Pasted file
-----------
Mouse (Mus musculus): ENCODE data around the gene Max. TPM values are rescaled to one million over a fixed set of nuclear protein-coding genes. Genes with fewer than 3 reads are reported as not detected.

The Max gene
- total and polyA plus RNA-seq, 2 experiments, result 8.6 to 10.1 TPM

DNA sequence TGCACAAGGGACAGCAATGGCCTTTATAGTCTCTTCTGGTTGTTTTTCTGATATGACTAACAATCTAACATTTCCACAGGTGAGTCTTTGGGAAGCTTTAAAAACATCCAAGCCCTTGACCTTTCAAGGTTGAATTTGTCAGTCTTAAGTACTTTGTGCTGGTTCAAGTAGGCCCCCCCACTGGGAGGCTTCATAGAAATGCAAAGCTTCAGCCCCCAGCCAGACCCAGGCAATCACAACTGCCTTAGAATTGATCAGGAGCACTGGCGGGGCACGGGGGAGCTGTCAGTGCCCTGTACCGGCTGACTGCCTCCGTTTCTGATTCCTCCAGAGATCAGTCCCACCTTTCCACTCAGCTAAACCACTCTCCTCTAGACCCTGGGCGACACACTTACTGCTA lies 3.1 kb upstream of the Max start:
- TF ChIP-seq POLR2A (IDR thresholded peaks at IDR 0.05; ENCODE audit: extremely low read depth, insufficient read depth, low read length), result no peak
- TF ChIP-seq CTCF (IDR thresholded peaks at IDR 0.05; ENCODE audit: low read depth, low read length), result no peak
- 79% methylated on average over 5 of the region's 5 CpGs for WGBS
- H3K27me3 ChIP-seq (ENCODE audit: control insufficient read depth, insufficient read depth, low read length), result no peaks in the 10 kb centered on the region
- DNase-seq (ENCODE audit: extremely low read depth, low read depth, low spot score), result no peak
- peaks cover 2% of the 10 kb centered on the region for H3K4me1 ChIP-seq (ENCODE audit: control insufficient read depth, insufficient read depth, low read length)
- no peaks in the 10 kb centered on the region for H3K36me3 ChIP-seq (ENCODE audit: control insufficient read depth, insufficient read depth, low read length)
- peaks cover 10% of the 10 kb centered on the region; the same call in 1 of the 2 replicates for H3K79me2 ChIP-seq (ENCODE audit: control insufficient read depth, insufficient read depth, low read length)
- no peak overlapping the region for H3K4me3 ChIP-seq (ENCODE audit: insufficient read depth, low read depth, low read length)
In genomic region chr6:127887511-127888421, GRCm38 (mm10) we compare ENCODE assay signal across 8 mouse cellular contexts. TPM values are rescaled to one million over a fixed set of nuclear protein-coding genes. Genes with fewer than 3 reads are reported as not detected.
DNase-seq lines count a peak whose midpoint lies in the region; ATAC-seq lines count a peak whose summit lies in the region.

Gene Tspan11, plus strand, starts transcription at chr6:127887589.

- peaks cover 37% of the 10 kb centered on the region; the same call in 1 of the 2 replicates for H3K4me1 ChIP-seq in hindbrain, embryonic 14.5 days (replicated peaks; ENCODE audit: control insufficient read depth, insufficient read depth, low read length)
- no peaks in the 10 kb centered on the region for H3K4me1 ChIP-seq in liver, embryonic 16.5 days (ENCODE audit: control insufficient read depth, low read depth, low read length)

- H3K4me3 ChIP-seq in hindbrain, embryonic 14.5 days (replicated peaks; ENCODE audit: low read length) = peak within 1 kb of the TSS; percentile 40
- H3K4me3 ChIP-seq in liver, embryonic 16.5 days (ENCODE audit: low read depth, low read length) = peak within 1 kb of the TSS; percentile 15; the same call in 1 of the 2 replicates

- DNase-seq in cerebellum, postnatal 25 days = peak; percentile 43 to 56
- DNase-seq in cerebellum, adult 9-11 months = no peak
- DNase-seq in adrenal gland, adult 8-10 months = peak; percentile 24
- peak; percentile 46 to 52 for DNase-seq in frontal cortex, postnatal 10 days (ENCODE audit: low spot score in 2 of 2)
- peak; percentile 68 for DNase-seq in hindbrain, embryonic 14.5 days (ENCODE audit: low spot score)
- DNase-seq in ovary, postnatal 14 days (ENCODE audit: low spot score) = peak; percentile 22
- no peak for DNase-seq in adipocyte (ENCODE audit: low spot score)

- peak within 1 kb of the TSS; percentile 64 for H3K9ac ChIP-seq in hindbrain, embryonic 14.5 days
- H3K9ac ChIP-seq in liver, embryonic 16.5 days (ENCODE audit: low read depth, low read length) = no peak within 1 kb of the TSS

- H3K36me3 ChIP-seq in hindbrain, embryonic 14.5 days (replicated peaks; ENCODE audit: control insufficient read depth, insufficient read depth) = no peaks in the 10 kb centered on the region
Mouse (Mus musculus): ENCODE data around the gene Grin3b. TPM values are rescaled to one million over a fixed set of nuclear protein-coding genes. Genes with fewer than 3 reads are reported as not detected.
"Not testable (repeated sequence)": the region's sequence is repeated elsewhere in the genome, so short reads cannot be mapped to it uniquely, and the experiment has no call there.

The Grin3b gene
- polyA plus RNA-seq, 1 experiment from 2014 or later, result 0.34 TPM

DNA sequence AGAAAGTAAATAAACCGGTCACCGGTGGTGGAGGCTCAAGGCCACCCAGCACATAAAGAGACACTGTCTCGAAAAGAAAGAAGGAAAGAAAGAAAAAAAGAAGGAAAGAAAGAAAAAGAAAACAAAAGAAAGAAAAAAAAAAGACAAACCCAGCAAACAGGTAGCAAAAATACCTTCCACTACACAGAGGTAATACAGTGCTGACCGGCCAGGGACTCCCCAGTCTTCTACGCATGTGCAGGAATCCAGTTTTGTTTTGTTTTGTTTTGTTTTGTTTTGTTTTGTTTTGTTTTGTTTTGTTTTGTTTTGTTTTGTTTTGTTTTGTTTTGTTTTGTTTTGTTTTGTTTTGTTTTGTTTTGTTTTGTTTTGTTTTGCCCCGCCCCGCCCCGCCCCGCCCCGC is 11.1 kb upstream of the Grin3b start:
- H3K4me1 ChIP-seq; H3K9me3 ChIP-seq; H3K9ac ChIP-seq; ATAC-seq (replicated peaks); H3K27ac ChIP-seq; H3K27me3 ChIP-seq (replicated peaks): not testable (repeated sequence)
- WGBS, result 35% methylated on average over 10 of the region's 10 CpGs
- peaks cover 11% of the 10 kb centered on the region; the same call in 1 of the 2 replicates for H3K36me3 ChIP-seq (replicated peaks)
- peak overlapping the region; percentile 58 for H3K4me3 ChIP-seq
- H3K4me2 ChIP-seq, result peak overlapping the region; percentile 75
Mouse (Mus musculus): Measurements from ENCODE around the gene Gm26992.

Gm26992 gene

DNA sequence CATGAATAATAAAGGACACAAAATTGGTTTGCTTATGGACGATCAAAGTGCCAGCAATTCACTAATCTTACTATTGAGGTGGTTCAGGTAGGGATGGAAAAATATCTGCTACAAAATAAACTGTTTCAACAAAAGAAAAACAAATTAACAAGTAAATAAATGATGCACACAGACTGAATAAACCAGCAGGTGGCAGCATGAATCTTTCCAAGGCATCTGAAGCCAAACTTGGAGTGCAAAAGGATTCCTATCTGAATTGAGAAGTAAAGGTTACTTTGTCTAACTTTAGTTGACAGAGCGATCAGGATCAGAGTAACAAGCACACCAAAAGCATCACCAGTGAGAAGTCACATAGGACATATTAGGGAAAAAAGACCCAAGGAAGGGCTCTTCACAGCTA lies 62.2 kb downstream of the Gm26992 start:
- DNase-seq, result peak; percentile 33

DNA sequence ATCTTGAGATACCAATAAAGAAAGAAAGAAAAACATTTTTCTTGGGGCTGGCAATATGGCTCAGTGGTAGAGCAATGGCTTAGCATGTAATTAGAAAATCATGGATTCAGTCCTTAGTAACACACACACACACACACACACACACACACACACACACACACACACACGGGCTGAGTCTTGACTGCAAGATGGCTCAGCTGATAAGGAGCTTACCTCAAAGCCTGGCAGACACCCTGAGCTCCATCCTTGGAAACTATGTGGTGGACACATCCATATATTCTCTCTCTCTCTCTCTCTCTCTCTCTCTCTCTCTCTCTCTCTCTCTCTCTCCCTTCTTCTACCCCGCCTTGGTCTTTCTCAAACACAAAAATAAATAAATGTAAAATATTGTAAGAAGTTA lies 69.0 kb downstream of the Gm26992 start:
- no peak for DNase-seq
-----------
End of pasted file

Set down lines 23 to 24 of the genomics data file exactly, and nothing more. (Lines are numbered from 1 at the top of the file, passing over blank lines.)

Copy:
- DNase-seq in adrenal gland, adult 8-10 months = peak; percentile 24
- peak; percentile 46 to 52 for DNase-seq in frontal cortex, postnatal 10 days (ENCODE audit: low spot score in 2 of 2)